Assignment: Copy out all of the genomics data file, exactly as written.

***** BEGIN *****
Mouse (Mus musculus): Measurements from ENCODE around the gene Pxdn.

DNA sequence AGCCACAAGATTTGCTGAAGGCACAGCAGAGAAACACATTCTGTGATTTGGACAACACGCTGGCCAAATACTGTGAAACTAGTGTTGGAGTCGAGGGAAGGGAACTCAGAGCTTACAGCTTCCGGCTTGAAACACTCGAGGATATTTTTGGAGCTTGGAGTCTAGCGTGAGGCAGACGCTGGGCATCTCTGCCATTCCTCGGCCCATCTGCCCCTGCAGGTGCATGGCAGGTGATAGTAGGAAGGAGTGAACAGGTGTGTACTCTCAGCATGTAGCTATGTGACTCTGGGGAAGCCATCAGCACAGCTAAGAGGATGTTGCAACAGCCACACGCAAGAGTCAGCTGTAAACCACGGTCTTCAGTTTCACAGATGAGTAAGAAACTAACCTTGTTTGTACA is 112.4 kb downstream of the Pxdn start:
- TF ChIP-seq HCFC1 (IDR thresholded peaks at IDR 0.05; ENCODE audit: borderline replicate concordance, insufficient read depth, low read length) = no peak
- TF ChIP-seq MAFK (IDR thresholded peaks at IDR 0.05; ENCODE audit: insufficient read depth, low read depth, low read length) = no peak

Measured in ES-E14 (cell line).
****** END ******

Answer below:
Mouse (Mus musculus): Measurements from ENCODE around the gene Pxdn.

DNA sequence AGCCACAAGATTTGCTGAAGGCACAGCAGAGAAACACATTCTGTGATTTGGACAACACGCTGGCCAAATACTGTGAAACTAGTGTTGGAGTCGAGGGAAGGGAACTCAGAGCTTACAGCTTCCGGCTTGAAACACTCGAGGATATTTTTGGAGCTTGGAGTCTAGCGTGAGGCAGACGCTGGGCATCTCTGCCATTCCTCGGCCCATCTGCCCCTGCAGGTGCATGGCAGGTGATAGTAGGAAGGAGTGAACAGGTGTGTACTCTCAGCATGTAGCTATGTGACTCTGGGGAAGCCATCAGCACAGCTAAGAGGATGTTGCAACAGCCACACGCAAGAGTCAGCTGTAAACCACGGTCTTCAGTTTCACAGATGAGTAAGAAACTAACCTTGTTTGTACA is 112.4 kb downstream of the Pxdn start:
- TF ChIP-seq HCFC1 (IDR thresholded peaks at IDR 0.05; ENCODE audit: borderline replicate concordance, insufficient read depth, low read length) = no peak
- TF ChIP-seq MAFK (IDR thresholded peaks at IDR 0.05; ENCODE audit: insufficient read depth, low read depth, low read length) = no peak

Measured in ES-E14 (cell line).